Until the power supply voltage Vcc attains to a prescribed voltage level at time t1, power on detection signal ZPOR is kept at L level, p channel MOS transistor 102 is rendered conductive in response, and internal node NA is electrically connected to power supply node NV. By the conduction of MOS transistor 102, the voltage level of internal node NA is set to the H level, initial state of the latch state of the test mode activating signal generating circuit 100b is set, internal node NA attains to the H level and internal node NB attains to the L level.

At time t1, even when power on detection signal ZPOR rises to the H level and MOS transistor 102 is rendered non-conductive, voltage levels of internal nodes NA and NB vary because of the latch circuit including inverter 100ba and tristate inverter buffer 100bb, such that internal node NA rises to the H level as the voltage level of power supply voltage Vcc increases, while test mode activating signal TME from node NB falls to the L level as the voltage level of internal node NA rises. Consequently, when the power supply voltage Vcc finally attains to the prescribed voltage level Va, internal node NA attains to the H level corresponding to the level of voltage Va, and test mode activating signal TME is held at the L level which corresponds to the ground level of the ground voltage GND. At the time of power on, the test mode activating signal generating circuit can be reset to a desired initial state, and hence erroneous activation of test mode activating signal TME at the time of power on can be prevented.

FIG. 16 shows an example of a conventional power on detection circuit. Referring to FIG. 16, the power on detection circuit includes a p channel MOS transistor P1 connected between a node S1 and a power supply node NV and having a gate connected to a node S2; a resistance element Z1 having one end connected to node S1; an n channel MOS transistor Q1 connected between the other end of resistance element Z1 and a ground node and having a gate connected to node S2; a coupling capacitance CP1 connected between power supply node NV and node S1; an n channel MOS transistor Q2 connected between node S2 and ground node and having a gate connected to node S1; and a p channel MOS transistor P2 and a resistance element Z2 connected in series between power supply node NV and node S2. The gate of p channel MOS transistor P2 is connected to node S1. A capacitance element CP2 is further provided for stabilizing the voltage level of node S2, between node S2 and the ground node.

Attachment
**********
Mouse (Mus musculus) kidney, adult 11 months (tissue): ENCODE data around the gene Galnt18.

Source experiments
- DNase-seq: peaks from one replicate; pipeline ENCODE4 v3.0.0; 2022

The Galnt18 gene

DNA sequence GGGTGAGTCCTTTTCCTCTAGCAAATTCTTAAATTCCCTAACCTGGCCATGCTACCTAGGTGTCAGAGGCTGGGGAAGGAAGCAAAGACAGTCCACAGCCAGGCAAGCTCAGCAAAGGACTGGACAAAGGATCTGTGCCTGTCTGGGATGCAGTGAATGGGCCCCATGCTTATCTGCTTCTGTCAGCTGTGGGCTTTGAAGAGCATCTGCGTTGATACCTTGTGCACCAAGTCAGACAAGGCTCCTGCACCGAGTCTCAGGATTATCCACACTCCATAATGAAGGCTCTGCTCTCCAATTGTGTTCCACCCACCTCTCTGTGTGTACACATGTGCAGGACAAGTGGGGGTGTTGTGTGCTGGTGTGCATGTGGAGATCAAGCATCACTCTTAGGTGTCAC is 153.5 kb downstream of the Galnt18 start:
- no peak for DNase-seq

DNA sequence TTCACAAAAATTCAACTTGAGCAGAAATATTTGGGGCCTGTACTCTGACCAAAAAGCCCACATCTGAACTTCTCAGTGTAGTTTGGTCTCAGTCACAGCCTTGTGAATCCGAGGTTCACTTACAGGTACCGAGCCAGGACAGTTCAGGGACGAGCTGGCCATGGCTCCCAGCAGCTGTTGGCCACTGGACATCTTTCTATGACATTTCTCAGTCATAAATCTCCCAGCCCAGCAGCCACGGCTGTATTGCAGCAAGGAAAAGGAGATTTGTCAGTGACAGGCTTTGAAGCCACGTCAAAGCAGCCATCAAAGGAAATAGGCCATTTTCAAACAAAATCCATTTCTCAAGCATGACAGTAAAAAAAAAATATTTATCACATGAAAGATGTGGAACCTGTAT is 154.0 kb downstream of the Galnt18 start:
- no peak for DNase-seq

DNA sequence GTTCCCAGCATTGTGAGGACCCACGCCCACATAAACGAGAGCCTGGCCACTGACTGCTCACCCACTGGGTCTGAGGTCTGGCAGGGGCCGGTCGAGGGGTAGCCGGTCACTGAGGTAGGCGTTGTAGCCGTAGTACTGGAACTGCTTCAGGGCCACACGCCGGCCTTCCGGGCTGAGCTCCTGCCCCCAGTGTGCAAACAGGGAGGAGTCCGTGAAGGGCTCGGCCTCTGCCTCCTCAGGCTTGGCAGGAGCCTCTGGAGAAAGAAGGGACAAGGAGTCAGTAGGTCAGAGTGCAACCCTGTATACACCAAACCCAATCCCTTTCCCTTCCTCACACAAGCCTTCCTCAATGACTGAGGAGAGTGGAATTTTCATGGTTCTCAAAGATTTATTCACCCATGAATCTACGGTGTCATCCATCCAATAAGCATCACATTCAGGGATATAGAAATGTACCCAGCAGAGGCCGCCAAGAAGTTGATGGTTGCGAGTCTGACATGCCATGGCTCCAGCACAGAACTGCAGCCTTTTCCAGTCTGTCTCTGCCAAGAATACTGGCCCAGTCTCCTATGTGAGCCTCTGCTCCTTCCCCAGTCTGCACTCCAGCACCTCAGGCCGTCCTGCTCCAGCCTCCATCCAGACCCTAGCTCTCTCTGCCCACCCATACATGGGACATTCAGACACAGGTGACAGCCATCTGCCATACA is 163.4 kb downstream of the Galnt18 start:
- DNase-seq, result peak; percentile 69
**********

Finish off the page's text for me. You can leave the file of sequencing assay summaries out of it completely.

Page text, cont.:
The power on detection circuit further includes three stages of cascaded inverters IV1, IV2 and IV3 for receiving and inverting a signal on node S2 for transmission to node S3, a coupling capacitance CP3 connected between node S3 and power supply node NV; an inverter IV4 inverting a signal potential on node S3 for transmission to node S4; and two stages of cascaded inverters IV5 and IV6 for outputting power on detection signal ZPOR in accordance with a signal potential on node S4.

The power on detection circuit further includes a p channel MOS transistor P3 and a resistance element Z3 connected in series between power supply node NV and a node S5. The gate of p channel MOS transistor P3 is connected to node S4.

The power on detection circuit further includes an n channel MOS transistor Q3 connected between node S5 and the ground node and having a gate connected to node S4; a capacitance element CP4 connected between node S5 and the ground node; p channel MOS transistors P4 and P5 connected in series between nodes S5 and S6; an n channel MOS transistor Q4 connected between node S6 and the ground node and having a gate connected to node S4; and an n channel MOS transistor Q5 connected between node S1 and the ground node and having a gate connected to node S6. Each of p channel MOS transistors P4 and P5 has its gate and drain connected, and functions as a voltage lowering element. Operation of the power on detection circuit shown in FIG. 16 will be described with reference to the diagrams of operational waveforms of FIGS. 17 and 18.